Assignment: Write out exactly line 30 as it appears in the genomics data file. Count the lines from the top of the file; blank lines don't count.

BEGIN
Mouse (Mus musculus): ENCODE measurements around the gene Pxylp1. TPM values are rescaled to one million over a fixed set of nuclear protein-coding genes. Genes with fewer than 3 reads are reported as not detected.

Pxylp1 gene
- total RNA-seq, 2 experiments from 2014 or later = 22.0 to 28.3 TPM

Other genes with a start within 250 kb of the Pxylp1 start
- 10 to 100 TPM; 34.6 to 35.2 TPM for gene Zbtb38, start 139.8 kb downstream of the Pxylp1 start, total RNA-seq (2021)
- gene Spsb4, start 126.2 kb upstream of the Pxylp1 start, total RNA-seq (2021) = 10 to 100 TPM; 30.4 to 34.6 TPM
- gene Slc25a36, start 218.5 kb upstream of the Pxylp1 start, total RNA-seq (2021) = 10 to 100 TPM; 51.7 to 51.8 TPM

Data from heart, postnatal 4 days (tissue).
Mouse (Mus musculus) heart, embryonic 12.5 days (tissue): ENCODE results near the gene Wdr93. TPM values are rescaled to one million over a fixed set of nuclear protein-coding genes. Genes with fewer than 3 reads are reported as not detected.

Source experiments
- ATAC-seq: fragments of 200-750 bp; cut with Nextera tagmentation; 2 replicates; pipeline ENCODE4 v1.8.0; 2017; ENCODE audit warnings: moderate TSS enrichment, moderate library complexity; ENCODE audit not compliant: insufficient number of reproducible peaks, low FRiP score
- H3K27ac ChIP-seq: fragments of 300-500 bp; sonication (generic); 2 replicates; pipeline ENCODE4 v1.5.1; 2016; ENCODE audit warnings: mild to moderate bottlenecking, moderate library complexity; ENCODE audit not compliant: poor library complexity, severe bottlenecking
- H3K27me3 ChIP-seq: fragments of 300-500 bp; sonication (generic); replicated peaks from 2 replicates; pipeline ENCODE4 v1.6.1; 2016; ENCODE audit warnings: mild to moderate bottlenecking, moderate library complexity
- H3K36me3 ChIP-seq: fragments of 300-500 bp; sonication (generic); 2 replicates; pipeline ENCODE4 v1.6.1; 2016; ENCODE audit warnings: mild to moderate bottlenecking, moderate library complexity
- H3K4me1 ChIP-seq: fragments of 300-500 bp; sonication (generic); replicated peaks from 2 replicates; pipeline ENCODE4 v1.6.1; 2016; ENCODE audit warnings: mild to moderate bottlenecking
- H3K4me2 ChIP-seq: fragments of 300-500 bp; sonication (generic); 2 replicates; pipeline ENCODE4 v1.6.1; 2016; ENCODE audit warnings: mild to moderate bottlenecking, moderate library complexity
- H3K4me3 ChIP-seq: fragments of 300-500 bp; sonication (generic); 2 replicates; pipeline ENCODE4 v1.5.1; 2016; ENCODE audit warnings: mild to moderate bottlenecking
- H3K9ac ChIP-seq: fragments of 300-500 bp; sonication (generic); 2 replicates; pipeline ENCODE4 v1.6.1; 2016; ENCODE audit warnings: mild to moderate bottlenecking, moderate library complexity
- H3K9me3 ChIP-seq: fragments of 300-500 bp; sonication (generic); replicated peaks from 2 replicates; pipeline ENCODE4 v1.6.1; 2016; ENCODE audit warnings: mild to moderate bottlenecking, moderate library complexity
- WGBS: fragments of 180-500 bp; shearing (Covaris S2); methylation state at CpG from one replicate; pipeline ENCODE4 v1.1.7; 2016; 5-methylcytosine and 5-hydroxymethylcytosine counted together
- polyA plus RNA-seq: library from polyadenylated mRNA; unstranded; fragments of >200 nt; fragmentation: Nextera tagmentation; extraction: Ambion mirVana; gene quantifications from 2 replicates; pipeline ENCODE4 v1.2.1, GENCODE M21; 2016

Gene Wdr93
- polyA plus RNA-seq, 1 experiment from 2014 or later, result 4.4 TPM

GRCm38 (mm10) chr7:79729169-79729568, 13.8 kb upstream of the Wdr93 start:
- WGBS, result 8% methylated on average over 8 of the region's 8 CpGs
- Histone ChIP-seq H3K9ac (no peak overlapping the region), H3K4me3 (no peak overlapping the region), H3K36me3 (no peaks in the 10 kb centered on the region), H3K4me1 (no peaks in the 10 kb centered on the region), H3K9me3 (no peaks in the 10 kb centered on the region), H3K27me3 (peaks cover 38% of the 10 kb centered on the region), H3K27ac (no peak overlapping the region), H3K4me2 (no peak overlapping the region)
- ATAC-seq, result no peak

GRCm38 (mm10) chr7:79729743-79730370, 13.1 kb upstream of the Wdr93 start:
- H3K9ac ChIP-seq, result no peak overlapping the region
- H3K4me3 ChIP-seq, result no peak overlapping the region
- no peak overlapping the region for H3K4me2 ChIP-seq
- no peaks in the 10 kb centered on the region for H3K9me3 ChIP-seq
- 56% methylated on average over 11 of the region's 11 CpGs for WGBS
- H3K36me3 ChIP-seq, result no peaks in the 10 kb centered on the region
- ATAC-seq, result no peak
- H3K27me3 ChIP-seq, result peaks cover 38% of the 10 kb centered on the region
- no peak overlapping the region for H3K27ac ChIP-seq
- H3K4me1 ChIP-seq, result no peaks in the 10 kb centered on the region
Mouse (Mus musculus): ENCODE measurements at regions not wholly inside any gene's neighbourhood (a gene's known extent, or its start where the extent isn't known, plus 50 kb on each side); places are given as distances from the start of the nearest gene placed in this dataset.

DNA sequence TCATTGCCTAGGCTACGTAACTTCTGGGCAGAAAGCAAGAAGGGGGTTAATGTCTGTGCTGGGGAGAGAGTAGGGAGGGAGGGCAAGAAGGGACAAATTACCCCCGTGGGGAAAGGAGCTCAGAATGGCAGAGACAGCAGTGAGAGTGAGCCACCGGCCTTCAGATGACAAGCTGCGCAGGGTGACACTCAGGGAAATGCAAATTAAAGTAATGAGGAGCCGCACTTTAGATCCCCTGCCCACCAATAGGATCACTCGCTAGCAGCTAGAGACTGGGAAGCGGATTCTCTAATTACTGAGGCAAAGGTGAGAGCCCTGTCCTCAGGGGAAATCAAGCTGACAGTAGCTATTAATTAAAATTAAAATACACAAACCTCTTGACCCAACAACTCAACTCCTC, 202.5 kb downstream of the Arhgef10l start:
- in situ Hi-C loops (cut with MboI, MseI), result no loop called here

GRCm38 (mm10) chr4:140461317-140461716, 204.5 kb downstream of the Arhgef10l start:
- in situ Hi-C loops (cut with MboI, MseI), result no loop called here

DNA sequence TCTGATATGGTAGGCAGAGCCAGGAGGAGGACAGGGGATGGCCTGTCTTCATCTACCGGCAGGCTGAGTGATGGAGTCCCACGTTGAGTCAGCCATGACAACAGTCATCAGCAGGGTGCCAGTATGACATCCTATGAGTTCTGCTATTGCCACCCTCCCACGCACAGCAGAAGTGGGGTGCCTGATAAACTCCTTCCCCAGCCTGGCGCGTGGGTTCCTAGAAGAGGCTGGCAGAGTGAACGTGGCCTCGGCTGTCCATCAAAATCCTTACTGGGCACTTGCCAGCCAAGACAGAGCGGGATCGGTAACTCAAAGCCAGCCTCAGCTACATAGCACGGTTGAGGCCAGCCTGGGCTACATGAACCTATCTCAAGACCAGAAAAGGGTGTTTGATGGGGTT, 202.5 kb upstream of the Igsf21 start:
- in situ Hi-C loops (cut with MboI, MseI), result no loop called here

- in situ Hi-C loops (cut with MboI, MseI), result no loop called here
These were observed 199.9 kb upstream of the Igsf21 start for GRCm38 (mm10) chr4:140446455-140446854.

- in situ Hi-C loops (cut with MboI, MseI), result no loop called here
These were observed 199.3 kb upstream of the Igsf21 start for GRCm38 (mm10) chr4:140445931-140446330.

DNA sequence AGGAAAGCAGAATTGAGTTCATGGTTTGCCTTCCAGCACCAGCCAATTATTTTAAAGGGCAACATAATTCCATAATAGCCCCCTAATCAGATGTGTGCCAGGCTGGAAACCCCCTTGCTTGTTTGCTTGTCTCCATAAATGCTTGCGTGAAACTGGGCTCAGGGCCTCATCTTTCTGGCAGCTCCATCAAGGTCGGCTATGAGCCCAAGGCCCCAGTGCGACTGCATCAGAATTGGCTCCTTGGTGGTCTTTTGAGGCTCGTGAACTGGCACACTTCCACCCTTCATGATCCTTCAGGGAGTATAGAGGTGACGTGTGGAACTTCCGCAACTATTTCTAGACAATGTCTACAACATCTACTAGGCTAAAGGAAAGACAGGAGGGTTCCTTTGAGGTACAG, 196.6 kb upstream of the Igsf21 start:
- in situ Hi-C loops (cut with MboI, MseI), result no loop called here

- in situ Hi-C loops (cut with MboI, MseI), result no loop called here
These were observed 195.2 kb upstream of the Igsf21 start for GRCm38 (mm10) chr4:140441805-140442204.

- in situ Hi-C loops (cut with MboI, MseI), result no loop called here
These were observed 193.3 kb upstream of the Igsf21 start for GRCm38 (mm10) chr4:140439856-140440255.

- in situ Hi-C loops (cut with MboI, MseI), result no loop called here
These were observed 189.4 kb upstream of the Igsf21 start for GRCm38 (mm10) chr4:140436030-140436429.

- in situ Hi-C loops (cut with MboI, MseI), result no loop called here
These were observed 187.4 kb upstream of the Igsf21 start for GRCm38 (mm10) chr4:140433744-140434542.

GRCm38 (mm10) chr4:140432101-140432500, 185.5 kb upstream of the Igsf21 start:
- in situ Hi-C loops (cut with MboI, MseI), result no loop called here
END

- H3K4me3 ChIP-seq, result no peak overlapping the region